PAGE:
You should pay for your Internet content Via a flat bulk packet charge that applies to any Internet content. Instead of sender-pays, the Internet should be receiver-pays with the sender getting the residue after the transport costs are paid. Your monthly Internet access bill would be like an electric bill, billed in kilopackets instead of kilojoules. You are paying not only for transport but also for content. This scheme would have benefits such as: The creator of the content gets paid, no matter where the content was downloaded from. Popular content will tend to be duplicated all over the net.

Each creation has a globally unique name and a globally unique number (akin to DNS/IP).

There is a directory so you can find out the latest IN (incarnation number) of any C (creation). Ins always start at 0 and increment by 1.

You can register for birth notices on any creation so that the creator will indirectly notify you of any new incarnations.

All creations/incarnations are digitally signed, so that you can be sure you got the original work uncorrupted and untampered.

Incarnations are distributed in two compressed forms, complete and incremental deltas from the previous incarnation.

God is in the details.

Migrating Desktop

If you go to a hotel in Switzerland, there will be a computer in your hotel room. You sit down at it, identify yourself with a smartcard containing a private/public key and type in a passphrase. At that point all your files and applications appear on the desktop, just as you left them at home.

How does this work behind the scenes? First, the applications would not actually be transferred. The hotel would have common ones such as MSWord already available on its hard disk. They would be useless to anyone without authorisation to use them however. When you buy or rent MSWord, you are buying the right to use it anywhere in the world, not just to use your copy back home. Other, less common, applications would be rapidly downloaded and installed as needed from the Internet. Some that you wrote yourself might actually have to be transferred as needed from your home machine (which may have a 24-hour ADSL (Asymmetric Digital Subscriber Line technology) or fibre connection). More likely they would come from a backup service server that automatically kept backups of your personal files.

When you rent software, you can afford to have thousands of programs on tap. Your hard disk acts like a cache that holds the apps you use most frequently. If ever you use one not on the disk, it can quickly install it from the Internet completely automatically.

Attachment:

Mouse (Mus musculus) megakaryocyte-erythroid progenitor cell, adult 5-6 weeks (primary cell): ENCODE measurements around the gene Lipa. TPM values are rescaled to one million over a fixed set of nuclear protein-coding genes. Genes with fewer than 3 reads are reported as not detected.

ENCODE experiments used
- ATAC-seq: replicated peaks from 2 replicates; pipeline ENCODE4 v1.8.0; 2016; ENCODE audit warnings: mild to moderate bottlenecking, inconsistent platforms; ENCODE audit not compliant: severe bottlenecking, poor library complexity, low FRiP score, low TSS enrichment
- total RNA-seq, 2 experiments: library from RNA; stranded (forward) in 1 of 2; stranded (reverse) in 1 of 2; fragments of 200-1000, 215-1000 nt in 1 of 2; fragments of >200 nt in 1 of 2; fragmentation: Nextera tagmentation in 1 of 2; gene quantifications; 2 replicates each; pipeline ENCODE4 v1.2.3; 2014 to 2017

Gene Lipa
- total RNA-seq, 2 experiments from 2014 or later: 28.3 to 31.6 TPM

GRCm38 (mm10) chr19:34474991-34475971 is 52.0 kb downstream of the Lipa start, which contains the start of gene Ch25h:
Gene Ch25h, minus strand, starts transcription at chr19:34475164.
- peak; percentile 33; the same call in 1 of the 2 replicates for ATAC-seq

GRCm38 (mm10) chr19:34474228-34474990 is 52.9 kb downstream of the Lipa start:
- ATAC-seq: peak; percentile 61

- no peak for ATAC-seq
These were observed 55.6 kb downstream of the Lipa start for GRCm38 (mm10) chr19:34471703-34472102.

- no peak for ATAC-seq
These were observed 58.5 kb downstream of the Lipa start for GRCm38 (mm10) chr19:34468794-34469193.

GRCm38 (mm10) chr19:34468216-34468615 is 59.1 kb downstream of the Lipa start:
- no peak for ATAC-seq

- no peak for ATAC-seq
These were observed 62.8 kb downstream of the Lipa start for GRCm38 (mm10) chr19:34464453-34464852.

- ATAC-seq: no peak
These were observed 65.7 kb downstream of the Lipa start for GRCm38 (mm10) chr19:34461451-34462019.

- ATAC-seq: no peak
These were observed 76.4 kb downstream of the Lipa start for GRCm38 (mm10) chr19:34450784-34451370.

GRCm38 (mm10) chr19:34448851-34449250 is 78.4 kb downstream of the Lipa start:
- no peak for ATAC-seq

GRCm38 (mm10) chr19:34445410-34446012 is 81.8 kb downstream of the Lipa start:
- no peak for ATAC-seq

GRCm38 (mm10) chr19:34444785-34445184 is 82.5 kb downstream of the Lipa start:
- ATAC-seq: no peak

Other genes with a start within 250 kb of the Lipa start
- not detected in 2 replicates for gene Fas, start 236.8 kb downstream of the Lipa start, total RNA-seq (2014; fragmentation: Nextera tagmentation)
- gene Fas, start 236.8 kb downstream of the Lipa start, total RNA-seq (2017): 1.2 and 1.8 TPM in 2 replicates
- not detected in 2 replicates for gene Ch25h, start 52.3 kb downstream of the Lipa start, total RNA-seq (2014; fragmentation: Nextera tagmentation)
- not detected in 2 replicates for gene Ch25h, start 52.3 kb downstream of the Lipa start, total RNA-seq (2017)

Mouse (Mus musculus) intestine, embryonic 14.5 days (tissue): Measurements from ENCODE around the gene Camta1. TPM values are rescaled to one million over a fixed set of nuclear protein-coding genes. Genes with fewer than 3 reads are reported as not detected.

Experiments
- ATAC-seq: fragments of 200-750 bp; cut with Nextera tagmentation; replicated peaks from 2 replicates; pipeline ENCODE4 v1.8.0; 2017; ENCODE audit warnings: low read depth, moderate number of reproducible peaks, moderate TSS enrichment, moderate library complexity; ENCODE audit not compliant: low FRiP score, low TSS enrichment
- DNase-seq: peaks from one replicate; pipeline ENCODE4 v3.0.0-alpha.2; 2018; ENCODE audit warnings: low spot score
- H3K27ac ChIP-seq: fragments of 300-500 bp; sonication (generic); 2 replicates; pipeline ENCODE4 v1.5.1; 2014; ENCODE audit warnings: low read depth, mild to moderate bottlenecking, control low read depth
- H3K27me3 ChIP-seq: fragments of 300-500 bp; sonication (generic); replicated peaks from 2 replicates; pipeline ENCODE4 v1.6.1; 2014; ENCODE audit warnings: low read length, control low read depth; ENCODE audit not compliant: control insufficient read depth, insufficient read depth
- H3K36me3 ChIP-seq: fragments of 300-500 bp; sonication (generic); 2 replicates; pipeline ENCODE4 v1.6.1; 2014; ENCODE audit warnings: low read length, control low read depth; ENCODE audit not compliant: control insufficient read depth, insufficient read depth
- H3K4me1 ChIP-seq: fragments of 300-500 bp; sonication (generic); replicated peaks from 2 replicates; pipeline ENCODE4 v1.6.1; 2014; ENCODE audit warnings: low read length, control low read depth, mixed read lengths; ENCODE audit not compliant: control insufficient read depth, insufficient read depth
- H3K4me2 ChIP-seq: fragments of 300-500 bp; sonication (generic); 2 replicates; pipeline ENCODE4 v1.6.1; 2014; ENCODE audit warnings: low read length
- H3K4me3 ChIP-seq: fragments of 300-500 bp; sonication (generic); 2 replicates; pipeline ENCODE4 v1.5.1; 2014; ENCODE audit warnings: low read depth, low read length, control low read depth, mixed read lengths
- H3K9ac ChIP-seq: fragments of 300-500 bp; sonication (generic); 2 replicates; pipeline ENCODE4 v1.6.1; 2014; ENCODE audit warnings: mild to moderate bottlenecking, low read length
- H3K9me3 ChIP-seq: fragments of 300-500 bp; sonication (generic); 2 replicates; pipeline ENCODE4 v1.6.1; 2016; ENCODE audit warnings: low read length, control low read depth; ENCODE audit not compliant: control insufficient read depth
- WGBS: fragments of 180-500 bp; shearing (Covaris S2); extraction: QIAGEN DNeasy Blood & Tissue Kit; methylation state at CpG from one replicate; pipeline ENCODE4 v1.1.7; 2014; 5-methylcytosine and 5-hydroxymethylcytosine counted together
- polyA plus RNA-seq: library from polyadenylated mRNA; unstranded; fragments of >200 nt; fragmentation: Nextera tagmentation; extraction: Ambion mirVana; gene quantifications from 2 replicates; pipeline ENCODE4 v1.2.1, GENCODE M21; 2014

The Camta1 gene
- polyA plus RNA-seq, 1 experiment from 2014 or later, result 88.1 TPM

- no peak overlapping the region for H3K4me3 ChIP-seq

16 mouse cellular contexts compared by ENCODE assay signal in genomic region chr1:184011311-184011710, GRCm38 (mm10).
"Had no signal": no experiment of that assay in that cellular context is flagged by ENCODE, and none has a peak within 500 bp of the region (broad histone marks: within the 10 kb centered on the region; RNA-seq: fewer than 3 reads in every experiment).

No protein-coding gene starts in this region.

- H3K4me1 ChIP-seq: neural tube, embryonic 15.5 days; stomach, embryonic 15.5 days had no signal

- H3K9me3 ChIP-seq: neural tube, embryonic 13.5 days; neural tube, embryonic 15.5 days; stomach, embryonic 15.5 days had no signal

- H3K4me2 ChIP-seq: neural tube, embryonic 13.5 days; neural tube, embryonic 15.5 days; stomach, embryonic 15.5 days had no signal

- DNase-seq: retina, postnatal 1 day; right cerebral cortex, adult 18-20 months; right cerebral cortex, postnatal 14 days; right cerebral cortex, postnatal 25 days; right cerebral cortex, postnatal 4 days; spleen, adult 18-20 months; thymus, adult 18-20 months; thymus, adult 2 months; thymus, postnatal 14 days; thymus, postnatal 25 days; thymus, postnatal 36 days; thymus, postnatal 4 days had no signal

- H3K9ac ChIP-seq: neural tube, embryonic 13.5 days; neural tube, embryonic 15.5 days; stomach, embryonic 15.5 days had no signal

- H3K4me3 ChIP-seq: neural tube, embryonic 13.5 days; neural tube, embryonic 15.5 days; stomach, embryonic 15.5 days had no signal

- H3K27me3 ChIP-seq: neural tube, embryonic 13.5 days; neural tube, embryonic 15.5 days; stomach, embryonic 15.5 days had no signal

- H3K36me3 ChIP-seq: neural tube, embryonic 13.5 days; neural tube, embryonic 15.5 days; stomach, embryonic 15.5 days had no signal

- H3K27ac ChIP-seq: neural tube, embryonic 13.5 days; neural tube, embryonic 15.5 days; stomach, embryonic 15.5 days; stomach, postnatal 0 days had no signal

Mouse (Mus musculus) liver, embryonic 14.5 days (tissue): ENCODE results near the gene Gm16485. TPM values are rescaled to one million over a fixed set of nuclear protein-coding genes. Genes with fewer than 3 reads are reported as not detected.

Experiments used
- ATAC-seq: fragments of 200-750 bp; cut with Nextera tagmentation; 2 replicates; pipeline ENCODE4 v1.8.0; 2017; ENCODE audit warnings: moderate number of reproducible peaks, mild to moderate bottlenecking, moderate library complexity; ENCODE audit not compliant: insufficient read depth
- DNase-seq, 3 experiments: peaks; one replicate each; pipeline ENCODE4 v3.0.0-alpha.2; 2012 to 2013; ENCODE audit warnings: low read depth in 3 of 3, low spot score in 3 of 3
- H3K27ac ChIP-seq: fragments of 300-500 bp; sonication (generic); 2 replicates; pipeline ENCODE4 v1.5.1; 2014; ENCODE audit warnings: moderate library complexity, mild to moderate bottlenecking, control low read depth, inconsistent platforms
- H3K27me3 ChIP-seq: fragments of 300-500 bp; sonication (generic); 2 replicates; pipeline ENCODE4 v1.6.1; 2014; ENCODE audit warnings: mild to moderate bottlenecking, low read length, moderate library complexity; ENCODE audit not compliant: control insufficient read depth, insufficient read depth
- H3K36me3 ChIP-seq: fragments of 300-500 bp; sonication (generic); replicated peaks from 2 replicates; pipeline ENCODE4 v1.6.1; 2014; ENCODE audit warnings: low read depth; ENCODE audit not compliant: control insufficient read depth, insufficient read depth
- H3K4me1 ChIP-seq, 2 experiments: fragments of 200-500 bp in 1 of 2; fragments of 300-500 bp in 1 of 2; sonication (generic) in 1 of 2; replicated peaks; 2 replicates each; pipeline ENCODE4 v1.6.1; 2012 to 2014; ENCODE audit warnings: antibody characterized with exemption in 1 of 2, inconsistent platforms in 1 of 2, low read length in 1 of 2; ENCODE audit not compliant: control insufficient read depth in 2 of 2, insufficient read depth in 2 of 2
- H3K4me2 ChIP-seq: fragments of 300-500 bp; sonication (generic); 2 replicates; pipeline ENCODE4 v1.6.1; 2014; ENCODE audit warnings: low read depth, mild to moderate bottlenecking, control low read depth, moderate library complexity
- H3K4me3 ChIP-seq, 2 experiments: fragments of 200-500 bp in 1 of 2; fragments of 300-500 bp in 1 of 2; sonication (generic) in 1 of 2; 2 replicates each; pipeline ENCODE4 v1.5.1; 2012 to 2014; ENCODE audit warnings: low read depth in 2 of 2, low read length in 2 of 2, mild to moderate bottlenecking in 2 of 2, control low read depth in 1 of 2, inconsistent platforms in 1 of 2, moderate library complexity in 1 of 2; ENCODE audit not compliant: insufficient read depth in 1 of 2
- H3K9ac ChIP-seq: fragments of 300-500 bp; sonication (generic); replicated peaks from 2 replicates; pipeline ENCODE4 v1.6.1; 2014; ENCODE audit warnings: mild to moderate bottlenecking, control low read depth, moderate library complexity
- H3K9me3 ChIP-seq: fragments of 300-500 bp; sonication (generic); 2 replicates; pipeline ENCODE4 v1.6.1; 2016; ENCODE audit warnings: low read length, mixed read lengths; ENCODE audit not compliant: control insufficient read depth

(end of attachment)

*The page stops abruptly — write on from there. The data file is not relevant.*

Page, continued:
The desktop in your Swiss hotel room would not be completely identical to the one back home. Instead of your local printer icons, you would see the icons of some printers owned by the hotel, or by a print shop across the street.

Having your personal files flying over the Internet, perhaps arriving at the Swiss hotel before you do is disconcerting. All transmissions must be protected by heavy duty encryption. We have to persuade the nations of the world to butt out and legally permit heavy-duty encryption for files sent to yourself or to anyone else for that matter.


Java is key to the migrating desktop. If you had a Mac back home and the Swiss hotel had a French Sparc processor, your code would not have much chance of working. Java provides the common denominator for code and file formats. Eventually emulators, co-processors etc. may allow other languages to piggyback on the migrating desktop scheme. However, the first out the gate with this migrating desktop will be Java.

For this to work well, we need faster communication lines than are common today. Thus efficient use of bandwidth is very important. Java is the most efficient language in terms of small executable sizes and so is a good candidate to lead this effort off.

I repeat, fast download is crucial. Other techniques that will be used include: giant hard disks to speculatively cache huge numbers of apps the user might want to install (i.e. make visible), compression, distributing all manner of updates as deltas, ADSL and fibre links.

To start with, only a very few apps may migrate — ones that come in perfectly compatible editions for a variety of processors. Perhaps, to start, only the business basics will be provided — email, spreadsheet, word processor, browser.

Backup Service

The backup service has two functions:
  1. recovery: from theft, fire, loss of file, accidental mass deletions.
  2. travel: to enable you to access your home file from anywhere else on the planet (including your office or the machine in the bedroom), even when your main machine is turned off.
The backup service is key to the migrating desktop. Instead of mucking about with fragile DAT (Digital Audio Tape) tapes, media that became unreadable after a few years, forgetting to do backups, forgetting to keep backups offsite as well, micro managing incremental backups and restores, software that can’t restore from a previous version of the backup, software that can’t restore a single app, software that can’t restore the registry etc. you hand the problem over to professionals who look after this for you. They backup just what needs to be backed up using the high speed Internet connection. There is no need for the most part to back up the apps themselves which are freely available cached all over the Internet. The backup service can combine backups from different customers so they need to keep only one physical copy of an identical file, while logically keeping two copies.